Amos married Mary Biffar, and appears to have been awarded the Biffar studio. The only address I can recall from my grandfather's momentos was the Broadway, Brooklyn address (307? as I have seen here). It had the scripted Silkworth logo only. (My childish mind confused this with a more trendy Manhattan location.)

Unfortunately, Mary Biffar died (reportedly following childbirth) on 25 March 1886. Amos continued to run the photograpy studio in his name for some 15 years (or so) afterwards. He married my greatgrandmother in 1888, so the Biffar record ends for us. The surviving child from the Silkworth-Biffar marriage was Amos Worthington Silkworth. My greatgrandfather referred to him "Worthy" and cherished him in remembrance of Mary no doubt. I knew him as "Uncle Doc". Uncle Doc lived as a batchelor his entire life. As far as I know that would be and end point on the Biffar family tree.

There is a notation regarding Lain's "Brooklyn 1893" which listed a Silkworth photograpy studio (Amos Wood Silkworth and Albert Charles Silkworth) at 261 Manhattan Avenue, Brooklyn, N.Y. Apparently this was also the home address of a Silkworth cousin, Charles E. Silkworth, Jr. I don't know what to read into this.

It seems that photography was the "high tech" field of the day, and must have been quite lucrative. Amos purchased a marvelous spread on the Long Island sound in Mattituck, N.Y. around the turn of the century. Alas, "The Old Homestead", as my grandfather would recall it was lost to creditor's during the Great Depression.

Amos became seriously ill by 1910 and returned to commercial photography working for others, I believe this was in New Jersey. He died in 1917 in Southold, which is close to the "Homestead" location. Many of my father's relatives had connection to Southold. There is a graveyard there where many rest. I recall as a child running through the site (with some slightly older "cousin" relations), which was just beyond the back yard of one of my father's cousins,from his mother's side, Albert Conklin (I really favored "Uncle Al").

Re: Amos Silkworth, photographer

Anonymous (View posts)
Posted: 14 Jul 2011 5:45AM GMT
Classification: Query
Surnames: Biffar, Silkworth, Starkey
Thank you everyone for your reply. I did a little genealogy research tonight. There might be a little mix-up in the relationship between Mary Biffar and Henry Biffar. In the 1870 Census, they are both listed as children of John Biffar, a janitor. Henry is 23 and is already listed as a photographer; Mary is 6. So they seem to be brother and sister, and 17 years apart. There is also a brother named Melchur (Melcher, Melchior?) who is 17 and listed as a photographer's apprentice. Henry appears again in the 1880 Census, married to Aida, and is listed as a photographer. By the 1892 NY Census, Henry is listed as a coal merchant. I found Mary's marriage to Amos Silkworth on October 26, 1885. Her marriage certificate No. 3495 in Kings County should list the names of the parents, if anyone is interested. I think this helps to narrow things down a little as far as dates, but for me, I still don't know who the Starkey man in my photograph is! Does anyone know of any Biffar photographs that are actually dated? Also, I still can't quite decipher the entwined initials on my photo card. It looks like two "B"s and a "T"? It's still fun; once again, thank you for your help. Maybe city directories will help as they go online. Susan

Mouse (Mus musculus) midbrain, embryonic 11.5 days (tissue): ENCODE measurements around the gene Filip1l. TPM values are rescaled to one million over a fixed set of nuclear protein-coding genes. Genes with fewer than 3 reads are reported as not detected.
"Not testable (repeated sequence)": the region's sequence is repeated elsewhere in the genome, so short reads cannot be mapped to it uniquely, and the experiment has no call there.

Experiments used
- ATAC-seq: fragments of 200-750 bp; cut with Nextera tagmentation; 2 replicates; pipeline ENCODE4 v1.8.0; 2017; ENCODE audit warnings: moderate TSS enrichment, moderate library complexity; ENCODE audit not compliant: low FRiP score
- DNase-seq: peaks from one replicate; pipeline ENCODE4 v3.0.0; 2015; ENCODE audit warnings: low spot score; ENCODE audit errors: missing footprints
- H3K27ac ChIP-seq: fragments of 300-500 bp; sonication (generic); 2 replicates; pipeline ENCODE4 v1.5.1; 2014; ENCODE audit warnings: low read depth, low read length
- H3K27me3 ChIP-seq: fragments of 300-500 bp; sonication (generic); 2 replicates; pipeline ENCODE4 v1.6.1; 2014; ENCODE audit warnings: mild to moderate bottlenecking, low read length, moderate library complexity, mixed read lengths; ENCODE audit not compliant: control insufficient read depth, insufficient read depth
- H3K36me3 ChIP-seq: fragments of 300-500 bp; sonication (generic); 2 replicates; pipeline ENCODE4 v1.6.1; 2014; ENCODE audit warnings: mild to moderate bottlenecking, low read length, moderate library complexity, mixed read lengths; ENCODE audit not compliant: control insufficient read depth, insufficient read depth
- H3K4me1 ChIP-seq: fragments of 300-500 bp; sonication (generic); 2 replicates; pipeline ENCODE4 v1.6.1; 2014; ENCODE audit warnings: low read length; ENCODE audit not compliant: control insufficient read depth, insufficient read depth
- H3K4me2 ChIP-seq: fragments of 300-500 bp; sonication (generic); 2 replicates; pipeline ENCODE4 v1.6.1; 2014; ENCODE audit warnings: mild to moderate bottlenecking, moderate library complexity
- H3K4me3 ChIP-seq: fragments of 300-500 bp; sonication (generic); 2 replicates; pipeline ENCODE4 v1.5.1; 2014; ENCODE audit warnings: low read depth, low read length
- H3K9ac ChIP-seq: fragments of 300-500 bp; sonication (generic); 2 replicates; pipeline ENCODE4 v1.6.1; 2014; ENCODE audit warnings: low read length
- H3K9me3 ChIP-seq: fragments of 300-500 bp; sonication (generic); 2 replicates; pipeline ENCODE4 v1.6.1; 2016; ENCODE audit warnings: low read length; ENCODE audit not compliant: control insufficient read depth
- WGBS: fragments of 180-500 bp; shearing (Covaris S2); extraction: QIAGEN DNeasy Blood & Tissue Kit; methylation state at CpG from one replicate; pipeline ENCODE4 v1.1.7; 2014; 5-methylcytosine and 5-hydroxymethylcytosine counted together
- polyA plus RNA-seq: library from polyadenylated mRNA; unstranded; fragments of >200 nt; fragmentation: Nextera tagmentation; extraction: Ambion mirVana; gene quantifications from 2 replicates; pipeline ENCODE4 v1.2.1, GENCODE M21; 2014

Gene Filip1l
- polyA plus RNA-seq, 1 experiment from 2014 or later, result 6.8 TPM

Re: Amos Silkworth, photographer

Posted: 8 Oct 2011 6:15AM GMT
Classification: Query
I have quite a few old family photos printed on cards from the turn of the last century from the Silkworth Studio. They also lists the business as being on 261 Manhattan Avenue. My great grandparents on my father's side were Swedish immigrants who immigrated to Greenpoint in 1890. I know this doesn't add anything to the family history thread, but I just wanted to point out that mr Silkworth's work lives on over a hundred years later, probably in countless family photo albums. Best, Soren Larson